They do nothing more to invite misfortune on themselves than, say, the victims of the serial killers in The Silence Of The Lambs or Se7en or Zodiac (though the serial killers themselves could probably be traced back to Psycho). That’s what we see and know today, that innocent folk suffer and die all the time, and that’s why The Birds, more than Psycho, appears to me the progenitor of the modern-day slasher film.

These thoughts came about a few weeks ago when I was unwell, confined to the indoors and thrown at the mercy of television channels. There’s clearly some kind of unwritten law that the day(s) you’re actually free to watch hours of television, there will be nothing worth watching — but by some stroke of luck, I stumbled into Gus Van Sant’s 1998-remake of Psycho, a “modern-day slasher film” at least with respect to the year of its release.

The film, as you may know, is a scrupulous attempt to replicate the Hitchcock classic. The non-numerical lettering of the date is the same: FRIDAY DECEMBER THE ELEVENTH TWO FORTY THREE PM. The cop who questions Marion, who’s fallen asleep in her car, still wears creepy dark glasses that block out his eyes. But it’s in colour — so we see, for instance, that the bars that fracture the screen in the opening credits are green. And the stolen amount has increased from $ 40,000 to $ 4,00,000.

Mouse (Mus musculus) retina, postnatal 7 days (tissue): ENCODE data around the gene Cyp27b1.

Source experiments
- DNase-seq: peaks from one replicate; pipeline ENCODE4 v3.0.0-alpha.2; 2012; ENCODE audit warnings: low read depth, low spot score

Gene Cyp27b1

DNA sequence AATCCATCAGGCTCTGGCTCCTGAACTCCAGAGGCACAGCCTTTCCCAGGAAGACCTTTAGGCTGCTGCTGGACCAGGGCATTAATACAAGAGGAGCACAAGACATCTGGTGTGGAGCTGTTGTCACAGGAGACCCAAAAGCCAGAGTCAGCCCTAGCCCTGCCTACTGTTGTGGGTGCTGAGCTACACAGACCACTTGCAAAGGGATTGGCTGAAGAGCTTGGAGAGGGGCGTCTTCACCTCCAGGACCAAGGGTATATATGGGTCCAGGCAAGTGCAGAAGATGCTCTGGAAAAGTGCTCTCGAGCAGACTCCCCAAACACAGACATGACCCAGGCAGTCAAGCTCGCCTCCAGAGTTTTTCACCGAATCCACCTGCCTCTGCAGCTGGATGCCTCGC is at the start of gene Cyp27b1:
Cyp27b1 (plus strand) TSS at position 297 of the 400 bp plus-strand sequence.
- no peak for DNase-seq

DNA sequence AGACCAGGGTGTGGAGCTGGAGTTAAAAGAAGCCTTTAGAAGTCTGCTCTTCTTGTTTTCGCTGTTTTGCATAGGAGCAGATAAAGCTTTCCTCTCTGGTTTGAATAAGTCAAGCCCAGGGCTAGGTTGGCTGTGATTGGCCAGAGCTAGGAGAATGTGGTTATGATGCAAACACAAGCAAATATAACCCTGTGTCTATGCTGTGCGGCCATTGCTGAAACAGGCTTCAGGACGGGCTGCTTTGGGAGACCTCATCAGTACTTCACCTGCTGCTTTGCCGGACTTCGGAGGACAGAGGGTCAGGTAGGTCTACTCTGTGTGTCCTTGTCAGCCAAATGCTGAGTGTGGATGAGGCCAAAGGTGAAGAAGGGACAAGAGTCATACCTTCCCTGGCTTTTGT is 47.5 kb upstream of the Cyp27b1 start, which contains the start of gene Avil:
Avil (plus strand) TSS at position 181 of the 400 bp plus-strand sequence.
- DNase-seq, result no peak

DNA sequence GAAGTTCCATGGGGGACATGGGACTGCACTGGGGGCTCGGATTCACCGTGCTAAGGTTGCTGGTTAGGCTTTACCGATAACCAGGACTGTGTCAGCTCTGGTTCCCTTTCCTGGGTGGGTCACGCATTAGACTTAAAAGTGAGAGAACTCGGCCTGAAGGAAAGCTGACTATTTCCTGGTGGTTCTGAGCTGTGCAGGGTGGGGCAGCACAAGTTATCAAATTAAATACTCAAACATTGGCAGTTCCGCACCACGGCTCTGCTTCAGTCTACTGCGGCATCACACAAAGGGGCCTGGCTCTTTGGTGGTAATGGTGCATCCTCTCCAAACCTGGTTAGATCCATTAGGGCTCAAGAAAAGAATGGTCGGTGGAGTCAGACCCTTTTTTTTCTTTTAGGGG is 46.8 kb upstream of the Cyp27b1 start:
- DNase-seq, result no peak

Despite what’s been said, Van Sant’s film is not a shot-for-shot remake. In the opening scene in this version, Marion and her lover are in bed, after making love. In the older film, the implication is still that they’ve made love, but because of censorship restrictions, they couldn’t be shown in bed together — and we see him standing beside the bed.

Then there are changes in the characters. In the older film, we get the feeling that Marion was making it up as she went along, whereas here, she has a crafty gleam in her eyes, an I-pulled-it-off look. The theft seems premeditated, and thus we don’t feel sorry for her when she’s killed. And because of this change, we don’t understand why she repents, why she wants to go back and return the money.

For 1998, it’s strange that Van Sant didn’t feel free enough to do more with the scares, because, seen today, the original Psycho is hardly scary, more interesting as a director’s showcase than as a thriller that will make you jump out of your seat. The new film, therefore, is little more than a curio. And it was even more of a curio on TV, after the censors got through with it. This is what happens in the famous shower scene: Norman’s mother comes into the bathroom, she lifts the knife, Marion screams, and… we cut to Mother leaving.

Stabbing, clearly, is too much for Indian television, never mind that our masala movies such as Rowdy Rathore, featuring far more graphic violence, are allowed to run almost untouched.If Psycho is known for anything, it’s the shower scene, and now there’s no shower scene. ……………..

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A spiritual experience……….

spring summer fall winter and spring – kim ki duk – silence-stunning……. visually and aesthetically . The seasons of life , the karma principle .